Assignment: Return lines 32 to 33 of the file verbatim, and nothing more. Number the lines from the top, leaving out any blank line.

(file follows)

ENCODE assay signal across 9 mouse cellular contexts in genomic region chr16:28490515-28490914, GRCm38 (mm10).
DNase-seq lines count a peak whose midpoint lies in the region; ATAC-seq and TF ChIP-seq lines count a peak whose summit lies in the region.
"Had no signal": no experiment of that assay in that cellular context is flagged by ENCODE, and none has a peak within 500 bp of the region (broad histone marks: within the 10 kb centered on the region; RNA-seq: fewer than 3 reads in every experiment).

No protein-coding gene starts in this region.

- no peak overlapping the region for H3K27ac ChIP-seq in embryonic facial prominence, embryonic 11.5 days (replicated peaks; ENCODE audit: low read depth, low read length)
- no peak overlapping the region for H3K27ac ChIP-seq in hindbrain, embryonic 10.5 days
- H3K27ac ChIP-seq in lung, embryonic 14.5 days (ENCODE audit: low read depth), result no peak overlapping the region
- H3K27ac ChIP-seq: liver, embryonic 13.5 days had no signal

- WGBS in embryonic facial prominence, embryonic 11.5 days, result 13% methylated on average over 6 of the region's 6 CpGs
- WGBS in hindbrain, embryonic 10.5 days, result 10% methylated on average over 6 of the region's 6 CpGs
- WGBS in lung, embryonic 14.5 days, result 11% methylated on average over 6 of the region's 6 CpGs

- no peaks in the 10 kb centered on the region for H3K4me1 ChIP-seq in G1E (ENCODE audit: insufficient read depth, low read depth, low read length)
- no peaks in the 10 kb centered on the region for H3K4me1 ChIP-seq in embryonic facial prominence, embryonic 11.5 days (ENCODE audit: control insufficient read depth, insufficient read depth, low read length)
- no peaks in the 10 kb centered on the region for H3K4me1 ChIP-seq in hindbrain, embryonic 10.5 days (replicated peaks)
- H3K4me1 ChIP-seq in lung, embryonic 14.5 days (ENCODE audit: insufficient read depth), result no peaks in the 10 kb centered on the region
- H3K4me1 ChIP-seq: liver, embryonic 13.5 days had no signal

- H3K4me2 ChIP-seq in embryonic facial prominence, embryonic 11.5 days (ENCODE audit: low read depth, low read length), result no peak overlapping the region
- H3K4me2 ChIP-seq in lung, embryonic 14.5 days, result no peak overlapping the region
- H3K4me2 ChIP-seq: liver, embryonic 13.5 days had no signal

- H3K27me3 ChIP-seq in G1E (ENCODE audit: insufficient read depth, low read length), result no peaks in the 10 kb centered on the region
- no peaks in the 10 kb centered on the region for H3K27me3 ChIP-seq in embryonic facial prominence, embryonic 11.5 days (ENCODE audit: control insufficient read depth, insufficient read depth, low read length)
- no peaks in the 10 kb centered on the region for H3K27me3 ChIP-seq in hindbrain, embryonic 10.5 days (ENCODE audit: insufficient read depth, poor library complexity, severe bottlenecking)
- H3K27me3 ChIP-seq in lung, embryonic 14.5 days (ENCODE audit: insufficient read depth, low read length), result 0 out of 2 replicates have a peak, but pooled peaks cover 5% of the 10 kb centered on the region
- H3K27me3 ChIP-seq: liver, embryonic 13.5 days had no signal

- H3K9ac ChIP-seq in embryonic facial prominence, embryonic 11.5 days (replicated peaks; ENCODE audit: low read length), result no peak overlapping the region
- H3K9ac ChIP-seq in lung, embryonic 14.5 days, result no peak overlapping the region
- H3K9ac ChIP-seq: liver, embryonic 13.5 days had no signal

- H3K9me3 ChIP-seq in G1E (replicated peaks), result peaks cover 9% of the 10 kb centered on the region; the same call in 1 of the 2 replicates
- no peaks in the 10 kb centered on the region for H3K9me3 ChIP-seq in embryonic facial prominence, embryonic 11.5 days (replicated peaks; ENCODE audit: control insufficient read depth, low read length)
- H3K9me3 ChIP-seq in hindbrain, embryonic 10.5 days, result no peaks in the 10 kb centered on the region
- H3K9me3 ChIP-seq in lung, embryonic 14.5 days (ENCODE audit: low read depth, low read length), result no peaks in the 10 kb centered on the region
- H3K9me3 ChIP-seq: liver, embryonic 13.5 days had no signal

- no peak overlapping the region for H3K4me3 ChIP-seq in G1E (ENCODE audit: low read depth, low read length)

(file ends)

- H3K9me3 ChIP-seq: liver, embryonic 13.5 days had no signal

- no peak overlapping the region for H3K4me3 ChIP-seq in G1E (ENCODE audit: low read depth, low read length)